Lincoln At Gettysburg Address Analysis

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In the book Lincoln at Gettysburg, Garry Wills makes note of, "It would be wrong to think that Lincoln moved toward the plain style of the Address just by writing shorter, simpler sentences. Actually, that Address ends with a very long sentence--- eighty-three words” (Wills 157). If someone were to read an over extensive sentence, most individuals wouldn’t recall half of what was said. With knowledge of this, Lincoln started his speech off with short and simple sentences and as the address prolonged, slowly extended them and their complexity (Wills 157). Garry Wills also mentions that, "Lincoln's lingering monosyllables in the first sentence seem to cling to the occasion, not wanting to break off communication on which the last hopes of …show more content…
First of all, the Gettysburg Address does a magnificent job of reminding the American people what the nation was founded upon; Liberty and equality amongst all men. This idea was created by one of our founding fathers, Thomas Jefferson, when he wrote the Declaration of Independence (Shafer). To extend this point, Gary Wills referenced Lincoln's inaugural address when discussing Lincoln’s view on the Declaration of Independence in comparison to the United States Constitution. He summarizes Lincoln’s words by stating, “The Union is much older than the Constitution. It was formed, in fact, by the Articles of Association of 1774. It was matured and continued by the Declaration of Independence in 1776” (Wills 130). Lincoln stands firm on the fact that the Union was created first, and was then bonded together by the values of the Declaration of Independence. The Constitution was there to guide and create "a more perfect union". This goes to show that Lincoln had been trying to put the spotlight on the Declaration of Independence and its values since the beginning of his …show more content…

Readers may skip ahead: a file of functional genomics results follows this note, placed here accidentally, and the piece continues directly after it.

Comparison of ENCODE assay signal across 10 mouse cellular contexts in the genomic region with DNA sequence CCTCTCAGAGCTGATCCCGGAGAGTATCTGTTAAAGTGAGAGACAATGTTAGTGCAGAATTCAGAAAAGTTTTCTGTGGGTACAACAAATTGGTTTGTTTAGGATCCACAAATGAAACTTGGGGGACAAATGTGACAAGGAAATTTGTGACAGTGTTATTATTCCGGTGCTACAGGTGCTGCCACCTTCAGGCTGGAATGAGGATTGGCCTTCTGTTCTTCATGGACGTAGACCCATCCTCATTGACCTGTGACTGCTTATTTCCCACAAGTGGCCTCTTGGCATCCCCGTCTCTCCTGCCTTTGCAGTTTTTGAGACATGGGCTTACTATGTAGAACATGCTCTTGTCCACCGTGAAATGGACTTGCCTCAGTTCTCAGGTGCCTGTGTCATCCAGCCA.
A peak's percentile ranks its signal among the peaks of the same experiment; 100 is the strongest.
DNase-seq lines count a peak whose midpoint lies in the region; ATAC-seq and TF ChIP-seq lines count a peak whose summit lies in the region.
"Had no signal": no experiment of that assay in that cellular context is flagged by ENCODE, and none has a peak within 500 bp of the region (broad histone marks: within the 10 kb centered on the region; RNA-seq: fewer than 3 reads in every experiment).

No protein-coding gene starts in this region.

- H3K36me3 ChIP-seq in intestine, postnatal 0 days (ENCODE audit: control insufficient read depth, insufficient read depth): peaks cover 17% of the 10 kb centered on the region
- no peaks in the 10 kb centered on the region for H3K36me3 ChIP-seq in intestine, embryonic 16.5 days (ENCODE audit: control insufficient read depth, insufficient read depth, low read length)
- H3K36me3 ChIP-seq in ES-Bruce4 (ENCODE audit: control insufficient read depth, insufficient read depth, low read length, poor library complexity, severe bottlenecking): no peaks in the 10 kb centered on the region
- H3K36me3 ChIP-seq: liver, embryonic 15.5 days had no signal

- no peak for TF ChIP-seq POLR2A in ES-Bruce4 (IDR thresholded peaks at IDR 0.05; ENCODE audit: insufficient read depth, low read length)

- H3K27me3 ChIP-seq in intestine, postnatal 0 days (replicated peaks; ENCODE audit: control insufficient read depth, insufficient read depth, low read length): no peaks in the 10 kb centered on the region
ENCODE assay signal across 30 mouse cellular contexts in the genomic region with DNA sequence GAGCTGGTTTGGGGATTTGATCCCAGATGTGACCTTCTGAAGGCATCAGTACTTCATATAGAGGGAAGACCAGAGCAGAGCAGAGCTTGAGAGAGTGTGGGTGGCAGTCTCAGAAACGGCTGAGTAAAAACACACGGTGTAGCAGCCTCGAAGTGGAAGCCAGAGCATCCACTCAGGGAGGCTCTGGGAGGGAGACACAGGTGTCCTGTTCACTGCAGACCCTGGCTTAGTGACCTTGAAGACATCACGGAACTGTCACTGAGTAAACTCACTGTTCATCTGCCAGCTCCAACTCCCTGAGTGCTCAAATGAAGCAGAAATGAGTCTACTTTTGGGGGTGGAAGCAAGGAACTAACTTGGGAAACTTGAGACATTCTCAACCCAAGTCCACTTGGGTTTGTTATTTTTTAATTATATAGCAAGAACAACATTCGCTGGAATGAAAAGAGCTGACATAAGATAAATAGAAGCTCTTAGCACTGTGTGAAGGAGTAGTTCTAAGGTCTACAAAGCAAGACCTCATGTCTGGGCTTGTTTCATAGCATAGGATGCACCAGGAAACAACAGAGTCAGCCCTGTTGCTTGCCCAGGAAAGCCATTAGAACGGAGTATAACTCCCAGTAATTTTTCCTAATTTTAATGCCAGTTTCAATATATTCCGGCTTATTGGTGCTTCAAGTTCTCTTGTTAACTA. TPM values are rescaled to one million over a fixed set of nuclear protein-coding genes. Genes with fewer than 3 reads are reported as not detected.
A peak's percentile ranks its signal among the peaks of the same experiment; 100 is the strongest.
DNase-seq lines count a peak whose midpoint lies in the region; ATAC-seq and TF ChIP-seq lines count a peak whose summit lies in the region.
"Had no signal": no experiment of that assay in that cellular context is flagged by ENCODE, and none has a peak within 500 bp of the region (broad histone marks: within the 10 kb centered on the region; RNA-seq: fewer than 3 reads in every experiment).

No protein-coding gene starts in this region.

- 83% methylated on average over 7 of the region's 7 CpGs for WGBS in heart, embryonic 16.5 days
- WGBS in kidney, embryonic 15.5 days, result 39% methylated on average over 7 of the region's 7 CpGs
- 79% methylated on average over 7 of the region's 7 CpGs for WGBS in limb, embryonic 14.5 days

A prime example of this change in perspective is when the modern day "Patriot & Union", the Patriot-News, rewrote the article, for the anniversary of the Gettysburg Address, praising the world renown speech (Pengelly). This change in perspective towards Lincoln’s great speech is exactly why it had such an impact on two key issues that occurred throughout history: democracy and what its true form is and the fight for equality. For the first few decades after the address was given, Americans focused on the easier of the two tasks, democracy. Equality was a huge point in Lincoln's address, but right after the Civil War, it was not an easy pill to swallow. Hence why it was put it off to the side for decades after the war had ended (Rodrigue). Lincoln had hoped that these two concepts would be understood together, however the generations after the war had a different plan in mind. Therefore, they chose to deal with democracy over equality because they knew it was the safest option

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